Australia, US and Britain unveil new AUKUS defence pact to counter China

Australia is set to acquire its first fleet of highly prized nuclear-powered submarines as part of a historic new defence pact proposed by Scott Morrison to Joe Biden and Boris Johnson to counter China’s growing influence in the Indo-Pacific.

The ambitious AUKUS alliance is being hailed as Australia’s most significant strategic move in decades.

(From L-R) Scott Morrison, Joe Biden and Boris Johnson will unveil a new defence pact on Thursday morning.

The partnership will be launched by the leaders of the United States, Australia and Britain in a joint virtual news conference early on Thursday morning (AEST) and will be signed by the trio in Washington DC next week.

AUKUS is expected see Australia tear up the controversial $90 billion deal with French submarine maker Naval Group that the Turnbull government struck in 2016.

That deal was to build 12 diesel-electric submarines and was reaffirmed in person by Morrison to French President Emmanuel Macron just two months ago, despite having already blown out in costs by at least $40 billion and running a decade behind schedule.

Scrapping that deal could cost taxpayers $400 million and anger Macron. Naval Group said it had no comment when contacted.

Instead, the United States will share its closely guarded nuclear submarine secrets with Australia, making it the only other country to have access to the highly prized technology besides Britain, which secured access in 1958 after years of negotiation.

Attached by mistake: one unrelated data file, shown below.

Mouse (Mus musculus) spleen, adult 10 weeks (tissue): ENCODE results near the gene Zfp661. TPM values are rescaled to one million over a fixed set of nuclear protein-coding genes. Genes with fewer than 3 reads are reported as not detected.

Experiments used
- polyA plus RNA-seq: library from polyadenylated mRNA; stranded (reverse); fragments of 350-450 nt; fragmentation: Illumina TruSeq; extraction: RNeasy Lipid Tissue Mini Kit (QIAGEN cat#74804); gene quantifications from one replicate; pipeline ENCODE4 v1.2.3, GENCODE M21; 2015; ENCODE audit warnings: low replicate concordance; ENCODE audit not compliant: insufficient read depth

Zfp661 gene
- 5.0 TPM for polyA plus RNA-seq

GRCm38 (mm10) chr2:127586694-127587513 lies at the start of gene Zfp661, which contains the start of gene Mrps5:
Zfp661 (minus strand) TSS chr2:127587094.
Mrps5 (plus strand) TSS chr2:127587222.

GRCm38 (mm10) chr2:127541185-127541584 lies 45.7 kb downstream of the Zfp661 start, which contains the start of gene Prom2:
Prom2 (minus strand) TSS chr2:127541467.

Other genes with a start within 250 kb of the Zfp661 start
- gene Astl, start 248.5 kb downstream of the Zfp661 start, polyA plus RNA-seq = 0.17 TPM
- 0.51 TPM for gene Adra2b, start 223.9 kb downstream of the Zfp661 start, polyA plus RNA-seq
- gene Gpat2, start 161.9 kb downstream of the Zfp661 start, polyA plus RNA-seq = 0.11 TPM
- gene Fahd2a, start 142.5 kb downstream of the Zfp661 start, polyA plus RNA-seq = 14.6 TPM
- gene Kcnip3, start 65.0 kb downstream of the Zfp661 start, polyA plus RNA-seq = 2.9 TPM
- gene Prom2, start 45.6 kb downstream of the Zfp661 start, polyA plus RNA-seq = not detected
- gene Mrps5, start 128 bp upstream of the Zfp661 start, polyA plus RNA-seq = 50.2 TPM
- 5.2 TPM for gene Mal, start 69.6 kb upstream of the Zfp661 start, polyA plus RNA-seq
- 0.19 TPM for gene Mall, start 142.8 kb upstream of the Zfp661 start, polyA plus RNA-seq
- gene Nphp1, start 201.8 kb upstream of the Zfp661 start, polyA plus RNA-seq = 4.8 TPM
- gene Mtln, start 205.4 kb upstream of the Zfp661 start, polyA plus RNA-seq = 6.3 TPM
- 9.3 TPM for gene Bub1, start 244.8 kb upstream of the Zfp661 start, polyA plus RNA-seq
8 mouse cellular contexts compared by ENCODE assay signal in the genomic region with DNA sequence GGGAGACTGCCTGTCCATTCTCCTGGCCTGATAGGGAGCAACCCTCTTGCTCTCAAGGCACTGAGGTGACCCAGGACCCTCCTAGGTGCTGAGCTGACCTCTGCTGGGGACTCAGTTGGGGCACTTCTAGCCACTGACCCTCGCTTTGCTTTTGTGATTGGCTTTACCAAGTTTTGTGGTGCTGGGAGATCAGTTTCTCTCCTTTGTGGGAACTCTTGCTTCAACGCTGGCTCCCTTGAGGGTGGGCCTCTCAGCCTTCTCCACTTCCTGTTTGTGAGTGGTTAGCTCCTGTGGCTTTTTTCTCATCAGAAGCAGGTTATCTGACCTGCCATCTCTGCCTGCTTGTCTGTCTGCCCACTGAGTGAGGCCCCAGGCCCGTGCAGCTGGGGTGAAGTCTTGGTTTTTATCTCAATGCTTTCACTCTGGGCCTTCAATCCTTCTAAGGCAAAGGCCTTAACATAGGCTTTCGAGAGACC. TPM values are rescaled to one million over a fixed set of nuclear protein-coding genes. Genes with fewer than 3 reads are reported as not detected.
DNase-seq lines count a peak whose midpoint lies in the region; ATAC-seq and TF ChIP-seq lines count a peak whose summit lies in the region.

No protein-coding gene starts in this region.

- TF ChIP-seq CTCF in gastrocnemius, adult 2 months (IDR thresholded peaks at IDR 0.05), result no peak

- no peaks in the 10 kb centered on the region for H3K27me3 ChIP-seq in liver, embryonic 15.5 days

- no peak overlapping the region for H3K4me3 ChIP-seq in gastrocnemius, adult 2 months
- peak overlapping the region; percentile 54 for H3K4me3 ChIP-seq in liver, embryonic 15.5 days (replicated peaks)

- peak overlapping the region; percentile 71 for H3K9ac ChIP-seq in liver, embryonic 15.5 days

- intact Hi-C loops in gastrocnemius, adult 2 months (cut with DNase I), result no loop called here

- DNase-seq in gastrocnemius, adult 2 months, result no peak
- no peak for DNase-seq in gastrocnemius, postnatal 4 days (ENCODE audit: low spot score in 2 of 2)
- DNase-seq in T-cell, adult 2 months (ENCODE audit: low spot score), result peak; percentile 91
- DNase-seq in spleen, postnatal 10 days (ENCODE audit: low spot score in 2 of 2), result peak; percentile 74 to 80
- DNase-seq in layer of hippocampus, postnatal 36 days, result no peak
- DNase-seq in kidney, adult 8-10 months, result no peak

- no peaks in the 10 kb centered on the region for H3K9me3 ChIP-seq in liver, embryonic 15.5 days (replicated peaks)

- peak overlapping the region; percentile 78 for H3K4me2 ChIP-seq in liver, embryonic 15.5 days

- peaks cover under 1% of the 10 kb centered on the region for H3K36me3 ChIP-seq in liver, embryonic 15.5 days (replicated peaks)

The announcement is a major coup for Australia, which pushed hard for access to America’s nuclear submarine technology.

Australia’s program to build an attack-class submarine fleet has been plagued by cost blowouts and delays.Credit:Naval Group

It will allow Australia to field nuclear-powered submarines that will easily link with American and British submarines across the region.

“This is a fundamental decision – it binds decisively Australia to the United States and Great Britain for generations,” a senior Biden administration official said in a briefing call.

“It is the biggest strategic step Australia has taken in generations.”

Johnson hailed the new collaboration between “natural allies”.

“While we may be separated geographically, our interests and values are shared,” he said.

“The AUKUS alliance will bring us closer than ever, creating a new defence partnership and driving jobs and prosperity.

“This partnership will become increasingly vital for defending our interests in the Indo-Pacific region and, by extension, protecting our people back at home.”

The landmark partnership comes on the 70th anniversary of the ANZUS alliance and the anniversary of the Battle of Britain. The British government said the partnership would protect citizens and support a peaceful and rules-based international order.

Britain said the scoping phase of the new submarines for the Royal Australian Navy would take 18 months and the design and build would create hundreds of scientific and engineering jobs in the UK.